Life After Brain Surgeries

Yes, you read that right. Surgeries. My one planned brain surgery turned into 2 brain surgeries, several procedures, and 3 hospitalizations. I never planned on this.

I realized, after chats with my bestie, that people only see what I allow them to see. I post on social media with updates and I always seem so positive and upbeat. What people don’t see are my breakdowns.

I breakdown at least 3 times a day. Sometimes more. Songs that used to give me strength now make me weak. Things, simple things, I can no longer do make me feel depressed. I realize my body needs time to heal. Twice as much, if not three times as much as I planned. And that’s frustrating.

From time to time I discuss my pain, but more often than not, I’m reporting my pain free days. I don’t discuss my nights without sleep due to pain, my days when I’m too weak to go up and down the stairs, or the times I wish I had never had the surgery to begin with.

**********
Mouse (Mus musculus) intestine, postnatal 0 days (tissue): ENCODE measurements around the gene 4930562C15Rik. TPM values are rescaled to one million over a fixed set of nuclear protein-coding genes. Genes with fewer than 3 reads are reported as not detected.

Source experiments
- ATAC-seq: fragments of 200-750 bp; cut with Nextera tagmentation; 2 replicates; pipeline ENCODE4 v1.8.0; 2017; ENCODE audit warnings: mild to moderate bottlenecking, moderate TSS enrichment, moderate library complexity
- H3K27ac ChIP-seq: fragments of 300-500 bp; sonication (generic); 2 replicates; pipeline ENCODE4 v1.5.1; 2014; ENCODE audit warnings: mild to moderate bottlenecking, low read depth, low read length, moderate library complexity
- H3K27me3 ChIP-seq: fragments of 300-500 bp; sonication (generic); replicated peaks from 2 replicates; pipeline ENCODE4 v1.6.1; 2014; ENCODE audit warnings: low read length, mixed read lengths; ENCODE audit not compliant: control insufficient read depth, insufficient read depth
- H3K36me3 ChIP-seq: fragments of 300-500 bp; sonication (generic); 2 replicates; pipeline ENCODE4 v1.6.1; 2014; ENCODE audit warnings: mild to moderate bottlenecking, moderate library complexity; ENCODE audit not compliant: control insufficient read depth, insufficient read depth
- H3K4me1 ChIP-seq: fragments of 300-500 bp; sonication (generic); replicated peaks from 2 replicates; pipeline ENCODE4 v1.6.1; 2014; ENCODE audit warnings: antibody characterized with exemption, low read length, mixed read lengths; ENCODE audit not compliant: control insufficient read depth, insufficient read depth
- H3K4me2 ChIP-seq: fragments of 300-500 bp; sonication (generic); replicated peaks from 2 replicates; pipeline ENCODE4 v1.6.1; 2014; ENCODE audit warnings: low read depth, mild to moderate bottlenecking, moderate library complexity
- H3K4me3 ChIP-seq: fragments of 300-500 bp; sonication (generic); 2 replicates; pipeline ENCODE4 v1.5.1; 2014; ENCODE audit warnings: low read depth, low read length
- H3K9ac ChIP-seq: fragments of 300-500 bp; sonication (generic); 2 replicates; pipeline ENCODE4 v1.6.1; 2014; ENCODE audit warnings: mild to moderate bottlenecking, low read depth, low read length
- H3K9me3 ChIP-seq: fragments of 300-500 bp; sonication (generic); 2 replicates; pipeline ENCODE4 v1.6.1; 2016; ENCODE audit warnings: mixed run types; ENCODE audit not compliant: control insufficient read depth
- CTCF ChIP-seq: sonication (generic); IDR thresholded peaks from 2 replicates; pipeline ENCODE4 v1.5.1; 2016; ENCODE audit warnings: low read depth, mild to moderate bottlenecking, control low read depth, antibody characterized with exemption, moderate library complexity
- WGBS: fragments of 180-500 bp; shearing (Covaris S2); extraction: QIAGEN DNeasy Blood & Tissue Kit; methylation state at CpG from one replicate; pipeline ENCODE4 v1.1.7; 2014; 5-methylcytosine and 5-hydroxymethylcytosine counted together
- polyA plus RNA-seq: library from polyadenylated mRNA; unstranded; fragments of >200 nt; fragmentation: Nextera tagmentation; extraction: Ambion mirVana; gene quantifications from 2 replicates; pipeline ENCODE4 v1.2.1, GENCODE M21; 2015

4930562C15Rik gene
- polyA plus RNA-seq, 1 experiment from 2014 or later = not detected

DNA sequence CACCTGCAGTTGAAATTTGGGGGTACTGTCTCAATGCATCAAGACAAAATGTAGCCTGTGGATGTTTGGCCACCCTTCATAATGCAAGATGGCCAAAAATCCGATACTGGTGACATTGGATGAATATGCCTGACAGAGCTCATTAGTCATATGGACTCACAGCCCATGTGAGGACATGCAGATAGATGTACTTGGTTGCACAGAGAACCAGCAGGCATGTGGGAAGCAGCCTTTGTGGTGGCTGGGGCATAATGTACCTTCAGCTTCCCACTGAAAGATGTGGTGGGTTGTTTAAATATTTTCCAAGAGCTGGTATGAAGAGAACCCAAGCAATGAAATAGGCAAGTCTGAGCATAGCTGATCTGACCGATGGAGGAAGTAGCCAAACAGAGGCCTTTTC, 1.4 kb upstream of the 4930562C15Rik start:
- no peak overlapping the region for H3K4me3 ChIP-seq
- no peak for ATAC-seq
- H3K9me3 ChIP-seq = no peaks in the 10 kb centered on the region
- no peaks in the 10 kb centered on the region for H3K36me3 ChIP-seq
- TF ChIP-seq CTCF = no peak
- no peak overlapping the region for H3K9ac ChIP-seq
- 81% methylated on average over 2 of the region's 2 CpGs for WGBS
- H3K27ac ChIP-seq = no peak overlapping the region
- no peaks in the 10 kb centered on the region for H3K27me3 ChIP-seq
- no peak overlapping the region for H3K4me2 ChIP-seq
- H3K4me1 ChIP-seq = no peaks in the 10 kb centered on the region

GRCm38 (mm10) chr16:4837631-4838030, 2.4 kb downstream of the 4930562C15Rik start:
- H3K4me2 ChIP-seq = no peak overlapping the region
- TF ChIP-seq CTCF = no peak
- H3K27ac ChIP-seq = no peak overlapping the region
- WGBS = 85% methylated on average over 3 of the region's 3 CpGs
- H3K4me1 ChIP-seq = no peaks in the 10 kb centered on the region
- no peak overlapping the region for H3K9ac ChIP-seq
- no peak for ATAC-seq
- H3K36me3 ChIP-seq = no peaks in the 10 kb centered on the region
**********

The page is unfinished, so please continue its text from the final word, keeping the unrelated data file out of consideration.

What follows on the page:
I don’t let people see me cry. Only those close to me have heard me cry to them on the phone. I lay here alone crying so often it’s beginning to make me think I’m losing my mind. I will break down and cry over the simplest things.

The nurses and others who have had similar surgeries tell me that’s normal. To cry a lot. To be weak and tired. But I feel so alone, so tired, so sad. I had the surgery to get my life back; to give my kids their mom back. Last month, I spent more days in the hospital than I did at home. I have had stitches (technically) in my head for over a month. I have to wrap my arm in plastic before showering (I have a PICC line for IV antibiotics). My life isn’t normal right now and I’m so damn sad about it. I struggle to help my kids with things. I struggle to do what I need to do to care for myself let alone 3 other people.

So while many see my positive and humorous side and think I’m just oh so strong, I’m not. I’m weak. I’m sad. I’m tired. I need y’all to understand that.